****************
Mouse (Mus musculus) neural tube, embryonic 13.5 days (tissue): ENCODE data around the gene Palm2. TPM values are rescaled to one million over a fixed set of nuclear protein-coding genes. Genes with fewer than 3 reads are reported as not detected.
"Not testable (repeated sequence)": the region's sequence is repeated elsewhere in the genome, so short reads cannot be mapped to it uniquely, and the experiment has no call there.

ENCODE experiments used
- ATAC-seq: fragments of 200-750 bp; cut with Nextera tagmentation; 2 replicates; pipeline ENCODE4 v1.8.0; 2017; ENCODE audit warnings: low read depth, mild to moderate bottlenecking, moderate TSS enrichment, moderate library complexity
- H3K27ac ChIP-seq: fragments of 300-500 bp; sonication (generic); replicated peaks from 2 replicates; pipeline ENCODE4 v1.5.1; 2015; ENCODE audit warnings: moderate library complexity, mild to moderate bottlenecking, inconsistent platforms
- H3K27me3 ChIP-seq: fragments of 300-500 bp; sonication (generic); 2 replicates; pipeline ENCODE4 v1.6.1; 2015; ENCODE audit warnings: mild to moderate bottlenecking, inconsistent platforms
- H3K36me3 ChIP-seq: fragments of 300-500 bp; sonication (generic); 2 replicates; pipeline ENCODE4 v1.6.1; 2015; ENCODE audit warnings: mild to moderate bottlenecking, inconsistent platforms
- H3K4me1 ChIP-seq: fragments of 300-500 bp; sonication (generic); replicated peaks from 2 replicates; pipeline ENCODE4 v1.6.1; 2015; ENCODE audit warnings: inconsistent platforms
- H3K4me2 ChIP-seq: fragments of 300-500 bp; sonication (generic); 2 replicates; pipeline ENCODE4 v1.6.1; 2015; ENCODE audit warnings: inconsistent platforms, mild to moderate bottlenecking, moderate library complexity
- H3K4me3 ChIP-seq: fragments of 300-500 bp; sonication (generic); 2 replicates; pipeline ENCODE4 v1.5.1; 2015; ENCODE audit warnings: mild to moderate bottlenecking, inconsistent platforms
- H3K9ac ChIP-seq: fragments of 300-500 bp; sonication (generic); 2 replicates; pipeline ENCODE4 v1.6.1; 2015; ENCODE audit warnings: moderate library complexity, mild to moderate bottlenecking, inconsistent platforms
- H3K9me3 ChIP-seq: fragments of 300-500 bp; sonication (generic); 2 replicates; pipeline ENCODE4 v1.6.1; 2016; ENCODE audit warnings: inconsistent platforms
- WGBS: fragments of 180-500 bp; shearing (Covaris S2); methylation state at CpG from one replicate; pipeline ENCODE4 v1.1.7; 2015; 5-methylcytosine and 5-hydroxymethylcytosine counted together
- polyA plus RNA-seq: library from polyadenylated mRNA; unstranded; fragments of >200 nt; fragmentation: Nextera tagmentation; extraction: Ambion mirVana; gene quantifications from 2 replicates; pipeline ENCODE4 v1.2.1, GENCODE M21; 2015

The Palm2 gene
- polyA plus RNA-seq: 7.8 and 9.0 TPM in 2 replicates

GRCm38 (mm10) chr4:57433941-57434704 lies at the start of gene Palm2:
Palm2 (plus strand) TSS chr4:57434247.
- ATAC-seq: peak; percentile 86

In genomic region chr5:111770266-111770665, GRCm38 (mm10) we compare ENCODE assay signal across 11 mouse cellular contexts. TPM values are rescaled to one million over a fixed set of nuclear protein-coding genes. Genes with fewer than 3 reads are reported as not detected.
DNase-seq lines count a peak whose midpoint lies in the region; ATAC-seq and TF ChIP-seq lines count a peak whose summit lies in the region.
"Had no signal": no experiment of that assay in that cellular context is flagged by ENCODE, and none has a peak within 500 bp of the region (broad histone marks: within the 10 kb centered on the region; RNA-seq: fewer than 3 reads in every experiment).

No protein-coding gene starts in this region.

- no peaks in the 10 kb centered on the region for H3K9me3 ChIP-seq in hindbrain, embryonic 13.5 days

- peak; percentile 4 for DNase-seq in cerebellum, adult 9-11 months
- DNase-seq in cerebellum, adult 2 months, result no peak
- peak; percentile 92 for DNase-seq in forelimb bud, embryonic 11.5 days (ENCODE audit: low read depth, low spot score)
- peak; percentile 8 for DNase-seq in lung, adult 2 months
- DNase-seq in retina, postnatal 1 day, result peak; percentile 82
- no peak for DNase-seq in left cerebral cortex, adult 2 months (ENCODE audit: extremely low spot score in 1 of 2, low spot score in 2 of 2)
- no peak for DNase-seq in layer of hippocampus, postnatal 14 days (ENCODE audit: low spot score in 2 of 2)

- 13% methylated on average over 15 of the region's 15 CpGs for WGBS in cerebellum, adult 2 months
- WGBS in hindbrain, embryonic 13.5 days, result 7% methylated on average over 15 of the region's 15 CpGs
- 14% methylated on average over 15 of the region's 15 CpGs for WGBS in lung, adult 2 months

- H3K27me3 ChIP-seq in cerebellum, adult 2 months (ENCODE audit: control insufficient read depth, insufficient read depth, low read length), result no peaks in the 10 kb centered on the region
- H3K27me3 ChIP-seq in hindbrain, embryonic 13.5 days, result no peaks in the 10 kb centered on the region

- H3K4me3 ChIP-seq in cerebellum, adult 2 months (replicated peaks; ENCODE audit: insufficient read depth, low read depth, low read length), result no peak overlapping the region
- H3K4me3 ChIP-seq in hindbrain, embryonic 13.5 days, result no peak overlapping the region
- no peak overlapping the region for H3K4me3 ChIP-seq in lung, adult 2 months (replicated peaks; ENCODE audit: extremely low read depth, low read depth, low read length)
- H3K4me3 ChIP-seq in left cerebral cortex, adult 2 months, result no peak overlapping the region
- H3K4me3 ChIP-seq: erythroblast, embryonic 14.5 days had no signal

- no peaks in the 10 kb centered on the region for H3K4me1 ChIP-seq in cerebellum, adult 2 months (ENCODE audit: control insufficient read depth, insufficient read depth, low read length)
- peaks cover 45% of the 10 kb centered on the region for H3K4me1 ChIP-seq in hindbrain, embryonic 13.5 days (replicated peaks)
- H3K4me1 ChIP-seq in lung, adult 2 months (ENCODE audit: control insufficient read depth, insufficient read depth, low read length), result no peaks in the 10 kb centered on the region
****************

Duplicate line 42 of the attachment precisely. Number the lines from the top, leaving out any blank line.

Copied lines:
- no peaks in the 10 kb centered on the region for H3K4me1 ChIP-seq in cerebellum, adult 2 months (ENCODE audit: control insufficient read depth, insufficient read depth, low read length)